The EvoPac features a central high flow opening to provide a stable coupling onto the easyconnect closed transfer unit. EvoPac is made from a rigid recyclable polymer, with integral moulded grips for quick and safe handling. The translucent packaging has been designed to be easy clean and should also enable operators to see precisely how much has been transferred during sprayer filling, and when the packs are fully clean with the system’s auto rinse.

The new packaging will be available for a range of Syngenta products this year, with a transition to replace all liquid packaging over the coming seasons.

And this isn’t all. Syngenta will also be introducing the GranuPac, developed specifically for Nemathorin granules to enable faster and cleaner operation during potato planting. The 20kg packs include moulded grips for safer handling and a new fast ring-pull opening. The system fits all existing hopper connectors. The new GranuPac will start to appear on farms during the 2023 season.

Syngenta will also use LAMMA to launch developments in the company’s digital agronomy toolbox to advance precision crop management and that further help operators work more effectively and efficiently, it claims. This season will see major advances in the BlightCast disease forecasting system for potato growers, as well as the Quantis Heat Stress Forecast to optimise timing of applications.

It’s anticipated that more than 700 manufacturers, dealers and distributors will fill 11 halls at the NEC.

The show will see Fendt return to the halls of the NEC and the company brings with it the new 700 Vario Gen 7 which features a 7.5-litre AGCO Power engine with outputs of 203hp for the 720 model and more than 300hp for the top 728 model.

According to Richard Miller of Fendt, LAMMA is the ideal place in the UK to launch the tractor. “The NEC is a fitting location for the show. It helps to raise the overall profile of the agricultural industry in the UK and enables Fendt to show the best that we have to offer the farming public.”

Larger machines including the new Katana 850 forage harvester and latest Ideal combine will also be on show, as well as the Tigo VR forage wagon and the Rotana round baler.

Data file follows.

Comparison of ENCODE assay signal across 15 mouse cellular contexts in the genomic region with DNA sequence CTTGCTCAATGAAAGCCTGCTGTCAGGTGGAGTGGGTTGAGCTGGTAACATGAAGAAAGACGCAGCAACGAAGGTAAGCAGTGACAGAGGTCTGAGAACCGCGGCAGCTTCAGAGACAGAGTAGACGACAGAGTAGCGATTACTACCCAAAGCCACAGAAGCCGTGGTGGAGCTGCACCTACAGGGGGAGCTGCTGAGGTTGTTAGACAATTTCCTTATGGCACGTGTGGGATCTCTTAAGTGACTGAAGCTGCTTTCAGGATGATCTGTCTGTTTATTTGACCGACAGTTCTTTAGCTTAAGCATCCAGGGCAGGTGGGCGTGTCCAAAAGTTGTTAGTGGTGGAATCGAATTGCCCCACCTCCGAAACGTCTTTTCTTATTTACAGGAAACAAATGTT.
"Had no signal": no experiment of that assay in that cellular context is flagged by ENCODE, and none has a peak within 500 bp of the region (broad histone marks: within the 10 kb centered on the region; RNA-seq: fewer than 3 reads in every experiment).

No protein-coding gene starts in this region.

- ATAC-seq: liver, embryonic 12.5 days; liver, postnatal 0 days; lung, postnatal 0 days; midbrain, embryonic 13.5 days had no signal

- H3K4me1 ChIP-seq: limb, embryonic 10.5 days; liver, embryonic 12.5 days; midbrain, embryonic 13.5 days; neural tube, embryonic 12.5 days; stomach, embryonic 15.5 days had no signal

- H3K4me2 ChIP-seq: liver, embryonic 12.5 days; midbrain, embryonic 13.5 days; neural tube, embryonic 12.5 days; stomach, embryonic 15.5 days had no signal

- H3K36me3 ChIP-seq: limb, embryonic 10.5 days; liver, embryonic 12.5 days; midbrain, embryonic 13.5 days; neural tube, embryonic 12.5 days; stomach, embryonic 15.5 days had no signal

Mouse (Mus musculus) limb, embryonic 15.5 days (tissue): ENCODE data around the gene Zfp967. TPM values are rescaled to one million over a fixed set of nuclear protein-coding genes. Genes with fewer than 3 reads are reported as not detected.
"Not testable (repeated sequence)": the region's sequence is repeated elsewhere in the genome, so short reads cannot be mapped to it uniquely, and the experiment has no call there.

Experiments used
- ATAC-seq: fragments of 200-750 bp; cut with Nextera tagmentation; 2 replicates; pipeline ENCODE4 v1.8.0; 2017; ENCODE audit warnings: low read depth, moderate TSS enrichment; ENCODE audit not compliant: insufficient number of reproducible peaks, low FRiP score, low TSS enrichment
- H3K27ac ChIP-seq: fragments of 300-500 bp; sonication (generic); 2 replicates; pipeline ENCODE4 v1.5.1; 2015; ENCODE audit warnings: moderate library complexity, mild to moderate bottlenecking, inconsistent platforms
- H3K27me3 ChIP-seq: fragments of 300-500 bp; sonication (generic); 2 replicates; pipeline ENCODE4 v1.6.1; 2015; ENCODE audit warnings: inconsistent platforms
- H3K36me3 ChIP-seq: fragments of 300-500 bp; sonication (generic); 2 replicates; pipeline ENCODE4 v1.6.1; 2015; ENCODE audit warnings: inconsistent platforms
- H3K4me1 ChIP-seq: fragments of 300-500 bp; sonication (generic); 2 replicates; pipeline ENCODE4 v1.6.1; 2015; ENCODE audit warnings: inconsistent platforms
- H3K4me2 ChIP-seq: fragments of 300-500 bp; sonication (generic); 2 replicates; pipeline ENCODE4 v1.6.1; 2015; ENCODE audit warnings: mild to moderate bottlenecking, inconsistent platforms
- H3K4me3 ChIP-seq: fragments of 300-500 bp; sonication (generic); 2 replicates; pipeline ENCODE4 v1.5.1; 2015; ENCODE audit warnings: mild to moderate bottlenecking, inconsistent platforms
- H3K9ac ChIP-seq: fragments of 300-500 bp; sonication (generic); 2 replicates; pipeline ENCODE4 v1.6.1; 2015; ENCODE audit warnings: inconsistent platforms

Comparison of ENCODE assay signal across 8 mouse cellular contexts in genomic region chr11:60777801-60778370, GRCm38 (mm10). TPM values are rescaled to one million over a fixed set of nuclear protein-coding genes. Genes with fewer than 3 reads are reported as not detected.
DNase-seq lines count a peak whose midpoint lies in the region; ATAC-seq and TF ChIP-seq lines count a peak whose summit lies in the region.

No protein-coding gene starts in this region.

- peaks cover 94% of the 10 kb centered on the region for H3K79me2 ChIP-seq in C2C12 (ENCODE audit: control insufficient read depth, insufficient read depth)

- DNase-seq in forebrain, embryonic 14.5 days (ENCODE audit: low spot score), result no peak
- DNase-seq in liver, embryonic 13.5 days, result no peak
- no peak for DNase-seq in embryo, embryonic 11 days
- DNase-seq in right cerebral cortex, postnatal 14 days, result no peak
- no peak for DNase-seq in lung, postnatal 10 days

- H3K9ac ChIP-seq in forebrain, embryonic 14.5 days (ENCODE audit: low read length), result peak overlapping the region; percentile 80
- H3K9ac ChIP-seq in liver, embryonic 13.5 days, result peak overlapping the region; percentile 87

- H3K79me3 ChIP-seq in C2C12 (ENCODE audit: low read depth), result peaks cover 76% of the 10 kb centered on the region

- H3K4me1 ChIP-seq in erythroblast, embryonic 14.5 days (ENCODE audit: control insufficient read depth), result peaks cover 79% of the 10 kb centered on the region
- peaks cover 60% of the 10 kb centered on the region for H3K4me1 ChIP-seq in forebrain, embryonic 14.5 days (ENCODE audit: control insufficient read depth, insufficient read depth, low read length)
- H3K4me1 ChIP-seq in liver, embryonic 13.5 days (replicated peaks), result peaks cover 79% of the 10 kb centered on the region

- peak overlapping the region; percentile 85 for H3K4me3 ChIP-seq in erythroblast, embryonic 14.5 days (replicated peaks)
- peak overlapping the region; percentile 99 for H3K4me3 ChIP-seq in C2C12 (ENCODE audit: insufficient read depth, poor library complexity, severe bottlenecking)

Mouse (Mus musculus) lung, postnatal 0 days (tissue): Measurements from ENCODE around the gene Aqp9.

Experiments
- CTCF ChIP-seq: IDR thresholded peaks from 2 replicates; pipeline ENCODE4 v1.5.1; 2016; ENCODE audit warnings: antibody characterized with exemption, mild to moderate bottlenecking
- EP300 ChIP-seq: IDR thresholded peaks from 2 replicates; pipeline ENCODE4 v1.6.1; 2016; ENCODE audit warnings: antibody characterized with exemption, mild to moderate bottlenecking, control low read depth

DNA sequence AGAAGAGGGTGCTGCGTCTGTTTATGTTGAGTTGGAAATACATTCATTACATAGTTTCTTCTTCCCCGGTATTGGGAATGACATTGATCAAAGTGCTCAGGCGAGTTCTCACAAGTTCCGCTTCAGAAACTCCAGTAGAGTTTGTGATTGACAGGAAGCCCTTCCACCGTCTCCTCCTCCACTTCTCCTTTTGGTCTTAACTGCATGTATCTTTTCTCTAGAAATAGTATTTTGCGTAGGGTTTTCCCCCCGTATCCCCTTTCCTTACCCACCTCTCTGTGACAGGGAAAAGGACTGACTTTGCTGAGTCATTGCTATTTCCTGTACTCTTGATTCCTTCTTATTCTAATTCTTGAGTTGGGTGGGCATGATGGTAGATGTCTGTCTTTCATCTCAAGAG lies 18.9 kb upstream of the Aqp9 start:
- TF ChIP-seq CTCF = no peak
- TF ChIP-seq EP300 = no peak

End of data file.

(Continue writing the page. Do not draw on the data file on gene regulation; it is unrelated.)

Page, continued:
Technology will again be a hot topic at LAMMA and the FendtONE onboard/offboard concept will be available for visitors to experience. Data-driven farming is being more widely adopted as a precision-led method to improve agricultural efficiencies and FendtONE demonstrates how data collected by machines in the field can help make operational decisions in the farm office, says Richard.

Syngenta will be presenting its new EvoPac product packaging in the UK for the first time.

“Data and machine automation can reduce fuel costs and save valuable time. FendtONE has been designed to offer the data needed to make important decisions that will drive the efficiencies needed in today’s market,” he adds.

Valtra will be fillings its stand with members of its fifth generation models, the latest of which is the Q Series, a 230-305hp range of tractors. These have redesigned cabs, the latest transmission and engine features, remodelled smart display and a new look. The firm will also be demonstrating a number of its SmartFarming tools live for visitors.

Claydon is another manufacturer which is planning to highlight new models, in the form of its Evolution range of mounted drills. Each of the drills in the collection is designed for direct drilling but can also be used after consolidation in both ploughing and min-till situations.

Fendt returns to the halls of the NEC bringing with it the new 700 Vario Gen 7.

There are a total of nine models in the Evolution range, with working widths of 3m, 4m, 4.5m, 4.8m, 5m and 6m, which incorporate nine, 13, 15 or 19 tines. Most models feature a 1910-litre hopper, but the 3m Evolution 3MF and 4m 4MRF versions include a 2700-litre tank with a 50:50 split between seed and fertiliser. The larger hopper is designed to help increase productivity, while second and third hopper options are for applying multiple types, varieties and sizes of seed.

All Claydon Evolution models feature a hydraulic fan, Artemis metering control, tramlining facility, front tine/17.8cm A-share configuration, double rear toolbar and road lights. Typical daily outputs range from 20ha for the 3m Evolution, which requires a minimum of 150hp, up to 40ha for the 6m version, which needs a minimum of 300hp.